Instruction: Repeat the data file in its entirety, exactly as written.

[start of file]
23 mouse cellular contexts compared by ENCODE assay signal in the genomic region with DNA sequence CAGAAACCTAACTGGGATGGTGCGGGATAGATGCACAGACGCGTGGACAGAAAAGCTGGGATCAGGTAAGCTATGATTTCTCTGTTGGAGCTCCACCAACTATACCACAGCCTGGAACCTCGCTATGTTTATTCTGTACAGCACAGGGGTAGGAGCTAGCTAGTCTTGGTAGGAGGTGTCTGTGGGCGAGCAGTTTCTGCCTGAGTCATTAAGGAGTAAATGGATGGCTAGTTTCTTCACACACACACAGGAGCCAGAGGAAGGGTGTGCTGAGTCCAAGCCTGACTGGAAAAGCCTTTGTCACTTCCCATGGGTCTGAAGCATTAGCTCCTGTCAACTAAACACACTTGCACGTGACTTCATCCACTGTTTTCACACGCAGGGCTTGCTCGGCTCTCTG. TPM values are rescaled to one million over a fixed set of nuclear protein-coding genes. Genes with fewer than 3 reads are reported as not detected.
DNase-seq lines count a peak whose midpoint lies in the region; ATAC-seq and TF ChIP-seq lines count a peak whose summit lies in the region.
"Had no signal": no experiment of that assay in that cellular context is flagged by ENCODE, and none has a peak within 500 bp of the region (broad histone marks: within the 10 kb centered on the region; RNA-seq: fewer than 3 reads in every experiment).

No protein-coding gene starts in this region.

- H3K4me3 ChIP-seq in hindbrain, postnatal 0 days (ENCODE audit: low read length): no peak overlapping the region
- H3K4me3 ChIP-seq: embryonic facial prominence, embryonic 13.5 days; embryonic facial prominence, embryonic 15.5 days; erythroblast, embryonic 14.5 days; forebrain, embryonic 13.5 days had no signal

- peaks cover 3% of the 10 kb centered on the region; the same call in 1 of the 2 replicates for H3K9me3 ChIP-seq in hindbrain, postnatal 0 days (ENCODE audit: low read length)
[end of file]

23 mouse cellular contexts compared by ENCODE assay signal in the genomic region with DNA sequence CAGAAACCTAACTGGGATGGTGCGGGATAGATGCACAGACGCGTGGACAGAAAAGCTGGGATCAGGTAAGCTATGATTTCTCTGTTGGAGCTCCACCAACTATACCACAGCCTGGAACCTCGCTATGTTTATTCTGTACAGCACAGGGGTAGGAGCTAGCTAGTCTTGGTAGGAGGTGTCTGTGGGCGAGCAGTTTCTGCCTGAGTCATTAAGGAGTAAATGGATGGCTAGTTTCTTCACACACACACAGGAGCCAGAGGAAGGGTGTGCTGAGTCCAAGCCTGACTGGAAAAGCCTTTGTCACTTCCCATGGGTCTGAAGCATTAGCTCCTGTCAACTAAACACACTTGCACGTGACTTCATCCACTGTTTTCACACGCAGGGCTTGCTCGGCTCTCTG. TPM values are rescaled to one million over a fixed set of nuclear protein-coding genes. Genes with fewer than 3 reads are reported as not detected.
DNase-seq lines count a peak whose midpoint lies in the region; ATAC-seq and TF ChIP-seq lines count a peak whose summit lies in the region.
"Had no signal": no experiment of that assay in that cellular context is flagged by ENCODE, and none has a peak within 500 bp of the region (broad histone marks: within the 10 kb centered on the region; RNA-seq: fewer than 3 reads in every experiment).

No protein-coding gene starts in this region.

- H3K4me3 ChIP-seq in hindbrain, postnatal 0 days (ENCODE audit: low read length): no peak overlapping the region
- H3K4me3 ChIP-seq: embryonic facial prominence, embryonic 13.5 days; embryonic facial prominence, embryonic 15.5 days; erythroblast, embryonic 14.5 days; forebrain, embryonic 13.5 days had no signal

- peaks cover 3% of the 10 kb centered on the region; the same call in 1 of the 2 replicates for H3K9me3 ChIP-seq in hindbrain, postnatal 0 days (ENCODE audit: low read length)